Excessive thirst and increased urination are common signs and symptoms of diabetes. The signs and symptoms of type 1 diabetes can appear quite suddenly, especially in children. They may include increased thirst, frequent urination, and enuresis in children who did not previously get wet in bed. Extreme hunger, involuntary weight loss, fatigue and weakness, blurred vision, irritability, and other mood changes.
If you or your child has any of these symptoms, you should talk to your doctor. According to the CDC, more than 9% of Americans are living with diabetes. This disease is increasingly common, and 1.5 million Americans are diagnosed with diabetes each year. Diabetes is a disease that occurs when the level of blood sugar (blood glucose) is too high and may be due to insulin resistance (type 2 diabetes) or an inability to produce insulin (type 1 diabetes).
Type 1 diabetes is usually diagnosed during childhood. In contrast, type 2 diabetes can develop at any age, but is more common in older populations. Prediabetes occurs when the blood sugar level is identified as higher than normal, but not high enough to be type 2 diabetes. Changes can be made to decrease the chance that the disease will progress to type 2 diabetes.
When your blood sugar level is high, your kidneys expel excess sugar from your blood, causing you to urinate more often. One of the first warning signs of diabetes is frequent urination, which is urgent enough to wake you up to go to the bathroom while you sleep. While your kidneys are working overtime and you urinate more frequently, valuable fluids will be extracted from your tissues. Frequent urination will make you constantly feel thirsty.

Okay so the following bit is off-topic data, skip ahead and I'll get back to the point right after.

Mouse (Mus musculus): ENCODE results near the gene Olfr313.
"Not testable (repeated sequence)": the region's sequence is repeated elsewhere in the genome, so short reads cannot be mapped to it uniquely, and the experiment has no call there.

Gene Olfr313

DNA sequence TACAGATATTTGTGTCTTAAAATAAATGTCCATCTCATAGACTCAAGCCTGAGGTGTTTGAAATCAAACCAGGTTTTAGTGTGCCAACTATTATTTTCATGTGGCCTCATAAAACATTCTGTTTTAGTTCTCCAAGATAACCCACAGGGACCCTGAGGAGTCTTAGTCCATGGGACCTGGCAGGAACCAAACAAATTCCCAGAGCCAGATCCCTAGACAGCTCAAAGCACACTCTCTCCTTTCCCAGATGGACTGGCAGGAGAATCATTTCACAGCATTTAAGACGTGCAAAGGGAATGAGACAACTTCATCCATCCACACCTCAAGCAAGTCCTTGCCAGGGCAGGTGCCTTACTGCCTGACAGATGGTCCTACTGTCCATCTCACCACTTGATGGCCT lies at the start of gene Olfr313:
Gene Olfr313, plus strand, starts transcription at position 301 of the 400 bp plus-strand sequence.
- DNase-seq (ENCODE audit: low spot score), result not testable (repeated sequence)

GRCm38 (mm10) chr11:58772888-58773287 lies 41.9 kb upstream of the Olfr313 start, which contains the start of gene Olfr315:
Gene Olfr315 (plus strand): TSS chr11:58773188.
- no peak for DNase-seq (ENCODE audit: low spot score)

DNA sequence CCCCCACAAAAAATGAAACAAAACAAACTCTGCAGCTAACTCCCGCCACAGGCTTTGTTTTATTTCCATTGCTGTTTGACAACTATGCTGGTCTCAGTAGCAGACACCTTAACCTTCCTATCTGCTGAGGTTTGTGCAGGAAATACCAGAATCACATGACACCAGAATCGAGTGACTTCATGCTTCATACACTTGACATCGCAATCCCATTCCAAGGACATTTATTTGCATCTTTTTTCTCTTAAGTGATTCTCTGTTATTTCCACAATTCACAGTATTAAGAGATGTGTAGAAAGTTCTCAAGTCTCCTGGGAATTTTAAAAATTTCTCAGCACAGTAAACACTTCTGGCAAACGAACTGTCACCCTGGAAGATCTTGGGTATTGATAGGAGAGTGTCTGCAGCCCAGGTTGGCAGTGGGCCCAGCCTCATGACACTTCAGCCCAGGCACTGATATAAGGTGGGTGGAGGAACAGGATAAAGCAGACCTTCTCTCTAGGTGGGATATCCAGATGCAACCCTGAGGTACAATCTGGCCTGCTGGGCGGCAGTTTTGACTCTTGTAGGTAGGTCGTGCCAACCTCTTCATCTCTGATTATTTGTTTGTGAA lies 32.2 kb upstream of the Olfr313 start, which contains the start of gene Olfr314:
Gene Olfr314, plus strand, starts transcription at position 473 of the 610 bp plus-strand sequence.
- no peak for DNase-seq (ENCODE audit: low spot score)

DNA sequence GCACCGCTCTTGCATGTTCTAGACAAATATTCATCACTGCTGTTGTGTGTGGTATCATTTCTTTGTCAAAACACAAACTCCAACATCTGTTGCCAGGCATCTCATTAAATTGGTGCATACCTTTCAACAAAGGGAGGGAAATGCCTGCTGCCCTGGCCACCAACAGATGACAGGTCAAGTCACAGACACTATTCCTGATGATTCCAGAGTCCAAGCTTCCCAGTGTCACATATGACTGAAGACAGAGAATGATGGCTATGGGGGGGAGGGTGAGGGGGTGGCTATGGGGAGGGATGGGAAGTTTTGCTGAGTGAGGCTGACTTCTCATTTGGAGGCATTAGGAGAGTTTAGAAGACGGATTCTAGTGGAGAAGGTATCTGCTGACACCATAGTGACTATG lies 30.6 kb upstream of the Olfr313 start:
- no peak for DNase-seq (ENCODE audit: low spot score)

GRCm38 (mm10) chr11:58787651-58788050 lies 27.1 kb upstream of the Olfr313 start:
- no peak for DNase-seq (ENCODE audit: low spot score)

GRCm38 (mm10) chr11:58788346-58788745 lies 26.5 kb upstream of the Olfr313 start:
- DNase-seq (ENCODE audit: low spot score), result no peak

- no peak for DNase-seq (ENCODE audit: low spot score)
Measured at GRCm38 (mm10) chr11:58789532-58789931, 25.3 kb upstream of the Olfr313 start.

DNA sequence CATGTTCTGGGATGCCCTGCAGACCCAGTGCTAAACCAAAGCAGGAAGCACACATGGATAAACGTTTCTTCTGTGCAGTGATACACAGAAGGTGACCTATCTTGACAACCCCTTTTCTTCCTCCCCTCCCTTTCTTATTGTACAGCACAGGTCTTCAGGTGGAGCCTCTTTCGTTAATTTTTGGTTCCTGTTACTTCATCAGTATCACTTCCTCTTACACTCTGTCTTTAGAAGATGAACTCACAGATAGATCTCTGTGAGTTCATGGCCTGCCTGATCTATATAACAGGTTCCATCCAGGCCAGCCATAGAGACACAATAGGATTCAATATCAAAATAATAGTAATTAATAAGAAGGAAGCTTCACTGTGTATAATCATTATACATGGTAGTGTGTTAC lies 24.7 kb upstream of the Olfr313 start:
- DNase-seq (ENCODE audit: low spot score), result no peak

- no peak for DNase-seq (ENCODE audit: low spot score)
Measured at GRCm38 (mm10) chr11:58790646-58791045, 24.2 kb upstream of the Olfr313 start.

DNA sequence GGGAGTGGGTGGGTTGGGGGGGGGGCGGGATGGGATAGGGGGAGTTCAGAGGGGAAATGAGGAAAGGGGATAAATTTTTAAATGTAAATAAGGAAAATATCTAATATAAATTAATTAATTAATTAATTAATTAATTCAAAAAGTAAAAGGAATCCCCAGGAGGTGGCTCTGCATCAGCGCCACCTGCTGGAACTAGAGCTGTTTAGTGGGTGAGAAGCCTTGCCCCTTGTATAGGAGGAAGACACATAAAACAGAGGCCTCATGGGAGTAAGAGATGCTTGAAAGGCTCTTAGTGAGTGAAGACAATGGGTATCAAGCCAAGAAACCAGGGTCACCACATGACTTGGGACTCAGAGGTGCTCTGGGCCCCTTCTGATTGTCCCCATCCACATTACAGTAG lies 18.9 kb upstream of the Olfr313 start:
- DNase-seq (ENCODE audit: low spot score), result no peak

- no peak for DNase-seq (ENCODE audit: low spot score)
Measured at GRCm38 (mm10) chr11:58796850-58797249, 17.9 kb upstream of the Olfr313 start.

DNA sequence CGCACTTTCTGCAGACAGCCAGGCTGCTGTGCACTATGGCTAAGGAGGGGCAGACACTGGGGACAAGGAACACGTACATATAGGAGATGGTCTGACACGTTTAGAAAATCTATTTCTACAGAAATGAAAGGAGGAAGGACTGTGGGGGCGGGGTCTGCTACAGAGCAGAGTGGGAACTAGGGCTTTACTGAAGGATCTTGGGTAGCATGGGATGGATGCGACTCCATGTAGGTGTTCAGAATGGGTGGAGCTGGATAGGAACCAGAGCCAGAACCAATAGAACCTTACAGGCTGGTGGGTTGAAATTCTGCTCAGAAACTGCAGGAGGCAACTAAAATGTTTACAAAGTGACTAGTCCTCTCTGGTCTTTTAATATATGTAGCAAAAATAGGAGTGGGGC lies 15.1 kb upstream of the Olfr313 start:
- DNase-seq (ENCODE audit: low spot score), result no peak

When your blood sugar level is high, your body works hard to get rid of excess sugar. This process not only affects the body, but it also alters how the body uses glucose for energy. An excessively high blood sugar level, or hyperglycemia, has fatiguing effects, among other symptoms. In addition, dehydration that accompanies more frequent urination is a common cause of fatigue in diabetics.
With the release of excess glucose, you lose your greatest source of energy and, when your body cannot use glucose for energy, it starts to burn fat and muscle, leading to weight loss. Unexplained weight loss is considered significant at 10 pounds or 5% of total body weight. Like damaged eye tissue that causes blurred vision, damaged blood vessels weaken blood circulation. Because of this, it is more difficult for blood to reach the affected area, and minor cuts or wounds may take weeks or months to heal.
This slow healing makes unhealed cuts and wounds prone to infection, increasing the risk of amputation. The American Diabetes Association has a risk test that can help you determine if you are at risk of developing type 2 diabetes. This sugar, or glucose, is the main source of energy for brain cells, muscle cells and other tissues. Glucose is the body's main source of energy, and the pancreas produces the hormone insulin, which converts glucose from the food you eat into energy that your body uses.
A significant advance in treatment compared to recent years has been the development and availability of continuous glucose monitoring and insulin pumps that automatically adjust insulin and work with the continuous glucose monitor. It could mean taking insulin, counting carbohydrates, proteins, fats, and checking glucose frequently, eating healthy foods and exercising regularly to maintain a healthy weight. .